Zoom Lens versus Prime Lenses: Some Ramblings is just a title I came up with for this piece, in which I'll ramble on,writing without an outline, and in which I'll explore some of the differences between using a prime lens and using a zoom lens. The most-used prime lenses for me are 24mm, 35mm,90mm,105mm,135mm,180mm or 200mm,and 300mm. I'll get into which specific lenses as I go over the respective focal lengths as they compare with zoom lenses, such as why one might want to use the 35mm f/2 AF-D Nikkor as opposed to a zoom lens which encompasses the 35mm focal length, or how using a 70-200 zoom differs from using say, a 180mm lens, or a 105mm or a 200mm prime. So, let's get right into some of the various areas for discussion in the zoom lens versus prime lens debate.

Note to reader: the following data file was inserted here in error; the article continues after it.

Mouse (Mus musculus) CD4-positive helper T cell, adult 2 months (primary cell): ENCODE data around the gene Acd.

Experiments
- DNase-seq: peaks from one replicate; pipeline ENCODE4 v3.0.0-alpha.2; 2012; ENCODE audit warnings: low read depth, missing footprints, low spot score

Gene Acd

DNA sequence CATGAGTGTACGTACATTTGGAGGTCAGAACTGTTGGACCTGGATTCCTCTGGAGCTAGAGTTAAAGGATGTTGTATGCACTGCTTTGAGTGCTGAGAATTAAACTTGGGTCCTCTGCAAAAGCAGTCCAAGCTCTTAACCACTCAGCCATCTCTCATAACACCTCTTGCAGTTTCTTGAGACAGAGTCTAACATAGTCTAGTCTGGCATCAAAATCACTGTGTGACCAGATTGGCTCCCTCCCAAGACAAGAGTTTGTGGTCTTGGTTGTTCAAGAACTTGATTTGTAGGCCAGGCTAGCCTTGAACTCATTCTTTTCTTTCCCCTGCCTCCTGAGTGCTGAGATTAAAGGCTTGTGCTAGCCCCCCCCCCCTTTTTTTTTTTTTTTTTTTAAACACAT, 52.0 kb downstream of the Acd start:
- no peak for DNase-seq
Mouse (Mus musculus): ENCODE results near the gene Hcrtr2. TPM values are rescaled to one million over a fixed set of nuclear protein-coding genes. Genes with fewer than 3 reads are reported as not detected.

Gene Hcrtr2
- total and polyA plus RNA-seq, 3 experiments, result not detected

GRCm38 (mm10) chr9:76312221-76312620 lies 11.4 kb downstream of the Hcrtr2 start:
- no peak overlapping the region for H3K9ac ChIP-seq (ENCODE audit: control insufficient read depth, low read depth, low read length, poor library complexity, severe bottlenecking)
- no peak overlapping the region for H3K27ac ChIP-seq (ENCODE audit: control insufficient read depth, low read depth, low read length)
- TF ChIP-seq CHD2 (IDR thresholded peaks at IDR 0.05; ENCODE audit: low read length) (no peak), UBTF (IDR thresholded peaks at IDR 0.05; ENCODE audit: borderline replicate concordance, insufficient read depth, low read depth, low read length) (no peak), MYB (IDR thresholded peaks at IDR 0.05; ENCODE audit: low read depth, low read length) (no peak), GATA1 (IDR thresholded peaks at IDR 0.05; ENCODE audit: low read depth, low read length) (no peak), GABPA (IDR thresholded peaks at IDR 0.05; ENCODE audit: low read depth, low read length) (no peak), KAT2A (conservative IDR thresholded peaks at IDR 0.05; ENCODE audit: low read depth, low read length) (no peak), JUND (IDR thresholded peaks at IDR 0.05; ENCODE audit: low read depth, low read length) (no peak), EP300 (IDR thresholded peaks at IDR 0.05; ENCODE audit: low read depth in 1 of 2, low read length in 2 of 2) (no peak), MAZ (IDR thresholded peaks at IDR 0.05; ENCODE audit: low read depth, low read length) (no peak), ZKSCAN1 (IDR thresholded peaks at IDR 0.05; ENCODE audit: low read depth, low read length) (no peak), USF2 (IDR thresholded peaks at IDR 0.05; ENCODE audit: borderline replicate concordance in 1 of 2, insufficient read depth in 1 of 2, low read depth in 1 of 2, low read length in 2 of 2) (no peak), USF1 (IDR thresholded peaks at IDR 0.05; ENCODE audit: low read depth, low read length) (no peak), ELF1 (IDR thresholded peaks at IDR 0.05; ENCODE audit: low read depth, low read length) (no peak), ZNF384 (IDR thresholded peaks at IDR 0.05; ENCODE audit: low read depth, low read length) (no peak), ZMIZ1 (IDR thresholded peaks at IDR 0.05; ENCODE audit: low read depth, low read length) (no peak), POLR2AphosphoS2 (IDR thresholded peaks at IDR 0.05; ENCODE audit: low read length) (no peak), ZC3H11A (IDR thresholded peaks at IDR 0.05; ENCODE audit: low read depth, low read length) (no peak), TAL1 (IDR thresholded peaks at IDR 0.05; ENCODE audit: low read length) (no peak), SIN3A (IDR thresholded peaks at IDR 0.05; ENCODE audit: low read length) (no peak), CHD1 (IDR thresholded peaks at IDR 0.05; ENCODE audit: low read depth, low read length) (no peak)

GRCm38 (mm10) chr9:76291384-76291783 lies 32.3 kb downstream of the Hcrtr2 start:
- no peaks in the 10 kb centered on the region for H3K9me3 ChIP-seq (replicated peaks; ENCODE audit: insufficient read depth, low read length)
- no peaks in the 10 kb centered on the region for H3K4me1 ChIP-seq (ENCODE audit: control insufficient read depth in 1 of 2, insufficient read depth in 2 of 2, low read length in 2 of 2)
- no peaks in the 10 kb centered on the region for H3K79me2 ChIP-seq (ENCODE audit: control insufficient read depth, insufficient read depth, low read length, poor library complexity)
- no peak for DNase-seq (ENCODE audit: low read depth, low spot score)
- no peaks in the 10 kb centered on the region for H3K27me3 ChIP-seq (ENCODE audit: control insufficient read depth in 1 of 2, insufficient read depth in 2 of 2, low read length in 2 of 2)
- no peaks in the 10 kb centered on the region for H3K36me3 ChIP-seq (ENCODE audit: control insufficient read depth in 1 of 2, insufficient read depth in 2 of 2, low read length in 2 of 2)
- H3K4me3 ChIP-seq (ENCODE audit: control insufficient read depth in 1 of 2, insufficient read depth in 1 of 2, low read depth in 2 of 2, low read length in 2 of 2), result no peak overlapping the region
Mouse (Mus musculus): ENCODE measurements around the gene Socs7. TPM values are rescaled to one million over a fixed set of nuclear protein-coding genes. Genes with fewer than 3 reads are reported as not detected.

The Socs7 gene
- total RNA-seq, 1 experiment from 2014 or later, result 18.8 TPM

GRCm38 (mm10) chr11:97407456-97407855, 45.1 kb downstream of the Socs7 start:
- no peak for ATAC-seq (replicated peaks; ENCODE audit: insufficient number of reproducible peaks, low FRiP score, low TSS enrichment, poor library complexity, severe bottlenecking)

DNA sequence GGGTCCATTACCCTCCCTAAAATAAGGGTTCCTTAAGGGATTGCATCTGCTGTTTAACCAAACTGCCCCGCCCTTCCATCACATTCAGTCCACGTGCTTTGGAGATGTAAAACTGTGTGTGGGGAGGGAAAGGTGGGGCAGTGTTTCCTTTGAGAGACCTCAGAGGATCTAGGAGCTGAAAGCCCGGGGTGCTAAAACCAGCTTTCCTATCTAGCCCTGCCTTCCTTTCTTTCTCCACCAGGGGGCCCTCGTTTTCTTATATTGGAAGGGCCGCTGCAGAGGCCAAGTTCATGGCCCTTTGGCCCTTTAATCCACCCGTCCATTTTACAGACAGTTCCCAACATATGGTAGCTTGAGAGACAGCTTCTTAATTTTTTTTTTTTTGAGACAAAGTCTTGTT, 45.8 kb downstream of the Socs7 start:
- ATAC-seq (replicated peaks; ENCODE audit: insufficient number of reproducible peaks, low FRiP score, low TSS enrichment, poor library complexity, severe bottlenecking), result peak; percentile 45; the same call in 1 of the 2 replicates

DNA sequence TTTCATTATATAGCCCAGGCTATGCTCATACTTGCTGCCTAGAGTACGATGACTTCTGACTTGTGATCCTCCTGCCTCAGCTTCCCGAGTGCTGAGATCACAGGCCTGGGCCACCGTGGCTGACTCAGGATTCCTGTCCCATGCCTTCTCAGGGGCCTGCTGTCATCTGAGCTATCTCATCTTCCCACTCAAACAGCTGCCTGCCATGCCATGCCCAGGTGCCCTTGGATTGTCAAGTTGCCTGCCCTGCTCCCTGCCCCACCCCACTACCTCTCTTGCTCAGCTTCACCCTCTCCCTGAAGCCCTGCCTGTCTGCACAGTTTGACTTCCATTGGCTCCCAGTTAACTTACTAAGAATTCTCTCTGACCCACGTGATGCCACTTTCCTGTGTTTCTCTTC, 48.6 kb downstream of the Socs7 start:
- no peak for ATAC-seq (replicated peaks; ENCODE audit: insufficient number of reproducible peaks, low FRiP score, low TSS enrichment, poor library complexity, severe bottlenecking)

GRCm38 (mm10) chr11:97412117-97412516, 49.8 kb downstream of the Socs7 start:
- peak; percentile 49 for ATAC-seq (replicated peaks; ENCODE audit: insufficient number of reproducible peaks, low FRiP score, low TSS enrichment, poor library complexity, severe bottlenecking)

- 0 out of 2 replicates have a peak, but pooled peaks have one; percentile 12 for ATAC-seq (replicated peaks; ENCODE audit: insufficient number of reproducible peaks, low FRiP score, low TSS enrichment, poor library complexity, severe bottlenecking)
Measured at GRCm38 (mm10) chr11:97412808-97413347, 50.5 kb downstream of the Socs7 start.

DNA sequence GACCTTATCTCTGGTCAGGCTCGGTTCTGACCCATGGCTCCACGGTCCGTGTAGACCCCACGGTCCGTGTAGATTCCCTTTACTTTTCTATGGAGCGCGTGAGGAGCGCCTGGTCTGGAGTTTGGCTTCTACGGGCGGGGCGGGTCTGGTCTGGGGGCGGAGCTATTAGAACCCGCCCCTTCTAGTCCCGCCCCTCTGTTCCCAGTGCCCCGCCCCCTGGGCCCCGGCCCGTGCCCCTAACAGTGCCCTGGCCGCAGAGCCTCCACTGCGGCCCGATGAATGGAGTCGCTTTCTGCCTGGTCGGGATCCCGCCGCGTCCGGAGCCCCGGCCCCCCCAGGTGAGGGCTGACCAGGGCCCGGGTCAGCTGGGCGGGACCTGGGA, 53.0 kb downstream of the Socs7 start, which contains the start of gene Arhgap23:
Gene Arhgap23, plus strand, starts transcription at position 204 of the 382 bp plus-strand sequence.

Why would anybody want to use a prime lens instead of a zoom lens? Are there still advantages to using prime lenses when today's zooms are so very good? Are zoom lenses really needed as frequently as people think they are? What factors dictate when it is best to use either a zoom lens or a prime lens? Gosh, there are so many areas for exploration in this topic area, but those four areas are probably the most important ones to consider in selecting what lens to use.